Tenaganita’s AntiHuman Trafficking program started with the Migrant Rights Protection Act in 1993. After years of experience in the field of documenting and advocating for equitable and just policy measures for migrants and trafficked persons, Tenaganita has come to be recognized as one of the leading NGOs in the field of antihuman trafficking in Malaysia today.
The demand for migrant labour in Malaysia has led to the dramatic rise in incidences of human trafficking, following the rapid economic and development boom the nation experienced over the past several decades. Lured with promises of stable, well paying employment in Malaysia, hundreds of thousands of workers from all over South and Southeast Asia are tricked or forced into falsely presented schemes designed to rob them of their money and property and place them at the mercy of ruthlessly exploitative employers.
Trafficked persons typically come from countries with comparatively lower levels of development such as Bangladesh, Indonesia, Myanmar, Thailand, Cambodia, and Vietnam. Upon arrival, trafficked persons are usually forced into labour-intensive industries where workers can be easily exploited, such as fisheries, construction, manufacturing and plantations for male victims while domestic work and the illegal sex trade are primarily relegated to female victims.
Tenaganita’s anti trafficking in persons program encompasses the following:
PREVENTION. INTERVENTION. RECOVERY
As Malaysia is both a destination and transit country (and a growing source country to a lesser extent), the country experiences all forms of human trafficking. A list of these types is as follows:
The demand for child sex has grown tremendously, with many children bought and sold in human trafficking rings. While some countries have attempted to crack down on traffickers and offenders, the lack of enforcement in Malaysia has allowed the prevalence of child sex trafficking to rise. Most children from the region are brought in and forced into prostitution. It is easier for the traffickers to push children to watch xrated movies and provide kinky sex as lots of men are unable to fulfil their lustful urges with their wives or older women. The traffickers on the other hand say it is a long-term profit with children, who are impressionable enough to mould and control with fear, with the children later becoming Pimps for them.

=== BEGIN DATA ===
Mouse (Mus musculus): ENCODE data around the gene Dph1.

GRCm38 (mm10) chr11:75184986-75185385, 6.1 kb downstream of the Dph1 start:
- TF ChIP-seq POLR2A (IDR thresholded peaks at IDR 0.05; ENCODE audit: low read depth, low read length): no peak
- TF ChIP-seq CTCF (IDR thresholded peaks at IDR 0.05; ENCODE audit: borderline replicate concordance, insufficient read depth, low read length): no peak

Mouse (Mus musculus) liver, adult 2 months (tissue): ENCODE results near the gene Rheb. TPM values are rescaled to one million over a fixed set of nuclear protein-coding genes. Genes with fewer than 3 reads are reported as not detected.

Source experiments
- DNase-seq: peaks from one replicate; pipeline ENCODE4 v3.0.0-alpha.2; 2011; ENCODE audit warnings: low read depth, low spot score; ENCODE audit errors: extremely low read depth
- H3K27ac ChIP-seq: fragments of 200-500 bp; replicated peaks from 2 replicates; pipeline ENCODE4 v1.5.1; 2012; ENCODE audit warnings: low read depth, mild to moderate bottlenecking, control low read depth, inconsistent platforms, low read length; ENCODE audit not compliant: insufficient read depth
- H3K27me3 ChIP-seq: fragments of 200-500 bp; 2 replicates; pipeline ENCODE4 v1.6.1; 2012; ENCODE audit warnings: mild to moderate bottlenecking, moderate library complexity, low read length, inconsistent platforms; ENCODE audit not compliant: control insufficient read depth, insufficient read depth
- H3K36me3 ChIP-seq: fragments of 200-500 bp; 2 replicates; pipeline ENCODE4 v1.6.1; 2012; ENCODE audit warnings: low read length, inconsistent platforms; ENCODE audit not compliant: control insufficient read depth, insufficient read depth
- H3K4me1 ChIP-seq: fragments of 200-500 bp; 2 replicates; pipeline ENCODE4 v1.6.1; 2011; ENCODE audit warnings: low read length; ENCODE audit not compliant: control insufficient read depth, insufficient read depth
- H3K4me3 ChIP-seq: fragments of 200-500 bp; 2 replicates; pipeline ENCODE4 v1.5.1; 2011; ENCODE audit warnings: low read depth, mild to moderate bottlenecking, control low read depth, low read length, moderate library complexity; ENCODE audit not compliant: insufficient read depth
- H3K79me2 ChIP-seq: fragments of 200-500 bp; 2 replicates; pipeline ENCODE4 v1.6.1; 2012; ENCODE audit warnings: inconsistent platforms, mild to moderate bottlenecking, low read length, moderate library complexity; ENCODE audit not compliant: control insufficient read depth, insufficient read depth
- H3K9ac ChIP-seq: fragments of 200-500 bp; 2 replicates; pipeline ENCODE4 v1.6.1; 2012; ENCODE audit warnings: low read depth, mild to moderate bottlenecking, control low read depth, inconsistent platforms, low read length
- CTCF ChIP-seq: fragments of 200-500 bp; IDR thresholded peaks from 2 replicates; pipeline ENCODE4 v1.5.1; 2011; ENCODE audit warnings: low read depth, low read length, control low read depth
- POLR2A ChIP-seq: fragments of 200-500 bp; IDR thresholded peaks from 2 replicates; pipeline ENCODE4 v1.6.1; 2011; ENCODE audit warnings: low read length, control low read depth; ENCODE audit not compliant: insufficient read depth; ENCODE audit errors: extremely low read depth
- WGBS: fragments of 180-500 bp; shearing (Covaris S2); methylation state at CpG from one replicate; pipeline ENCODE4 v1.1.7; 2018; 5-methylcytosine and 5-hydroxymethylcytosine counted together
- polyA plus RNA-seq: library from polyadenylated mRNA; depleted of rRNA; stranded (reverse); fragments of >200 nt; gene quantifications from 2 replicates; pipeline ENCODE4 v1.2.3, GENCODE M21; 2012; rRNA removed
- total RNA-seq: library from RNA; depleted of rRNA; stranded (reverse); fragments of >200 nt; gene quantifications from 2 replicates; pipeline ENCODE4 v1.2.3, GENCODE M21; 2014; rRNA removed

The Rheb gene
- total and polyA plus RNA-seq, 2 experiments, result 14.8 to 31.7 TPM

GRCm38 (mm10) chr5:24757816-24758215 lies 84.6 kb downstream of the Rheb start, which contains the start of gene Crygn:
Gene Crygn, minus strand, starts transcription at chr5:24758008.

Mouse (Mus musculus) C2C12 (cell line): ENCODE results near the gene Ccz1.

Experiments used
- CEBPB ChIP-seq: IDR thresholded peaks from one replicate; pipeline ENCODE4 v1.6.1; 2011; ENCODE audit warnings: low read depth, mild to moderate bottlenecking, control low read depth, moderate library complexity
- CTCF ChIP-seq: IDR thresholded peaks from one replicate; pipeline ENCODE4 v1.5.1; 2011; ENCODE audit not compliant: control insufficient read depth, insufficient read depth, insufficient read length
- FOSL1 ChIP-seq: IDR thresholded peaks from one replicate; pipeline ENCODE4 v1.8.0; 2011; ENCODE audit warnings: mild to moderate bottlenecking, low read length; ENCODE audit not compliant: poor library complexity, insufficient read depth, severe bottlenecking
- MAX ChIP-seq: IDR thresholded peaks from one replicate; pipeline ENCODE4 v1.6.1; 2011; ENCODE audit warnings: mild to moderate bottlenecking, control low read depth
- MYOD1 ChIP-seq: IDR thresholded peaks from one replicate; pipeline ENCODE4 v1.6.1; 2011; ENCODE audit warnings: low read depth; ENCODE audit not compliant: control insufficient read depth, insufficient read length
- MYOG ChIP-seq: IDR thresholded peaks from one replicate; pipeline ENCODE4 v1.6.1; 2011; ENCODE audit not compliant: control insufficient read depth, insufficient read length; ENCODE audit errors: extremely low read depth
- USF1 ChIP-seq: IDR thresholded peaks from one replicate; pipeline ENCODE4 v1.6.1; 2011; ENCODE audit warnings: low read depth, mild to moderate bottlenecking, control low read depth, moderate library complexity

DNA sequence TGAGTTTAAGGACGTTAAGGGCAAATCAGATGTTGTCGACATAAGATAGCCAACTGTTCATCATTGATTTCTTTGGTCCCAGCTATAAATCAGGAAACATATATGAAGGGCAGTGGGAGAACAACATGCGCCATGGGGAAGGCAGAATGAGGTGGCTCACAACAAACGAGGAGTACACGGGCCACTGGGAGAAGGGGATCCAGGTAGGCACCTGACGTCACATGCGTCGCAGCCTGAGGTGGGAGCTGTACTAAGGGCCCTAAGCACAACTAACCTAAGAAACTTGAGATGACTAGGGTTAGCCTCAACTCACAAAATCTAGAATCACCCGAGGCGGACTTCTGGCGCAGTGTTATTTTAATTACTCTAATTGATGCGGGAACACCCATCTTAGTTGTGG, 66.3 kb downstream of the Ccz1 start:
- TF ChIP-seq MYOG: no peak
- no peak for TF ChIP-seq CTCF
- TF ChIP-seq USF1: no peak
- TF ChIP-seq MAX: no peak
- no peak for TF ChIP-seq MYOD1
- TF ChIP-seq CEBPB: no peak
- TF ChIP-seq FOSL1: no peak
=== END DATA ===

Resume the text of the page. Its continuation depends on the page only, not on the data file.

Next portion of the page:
“I was brought into Malaysia for work but I was raped and forced to provide sex for 35 – 40 customers per day. If I tried to refuse, I was beaten and my food was taken away,” a child of 15 and a victim of sex trafficking stated.
Many women are brought in on the pretext of a job but are held captive and forced into prostitution. As these women are from foreign nations and they are told that they will either have to pay upfront cash for their release (which they do not have) or service a certain number of customers to pay back their debt.
An important consideration is that the demand side of this billion dollar Industry in is a direct result of the growing tourism industry, migration patterns and local demand for the “services” provided in Malaysia.
The most widespread form of trafficking in Malaysia is Labour trafficking. Malaysia is also the biggest migrant labour destination country, receiving migrants from at least 16 different countries. Without a comprehensive policy or proper legislation in place, exploitation and violence are highly pervasive throughout the migration process, from start to finish.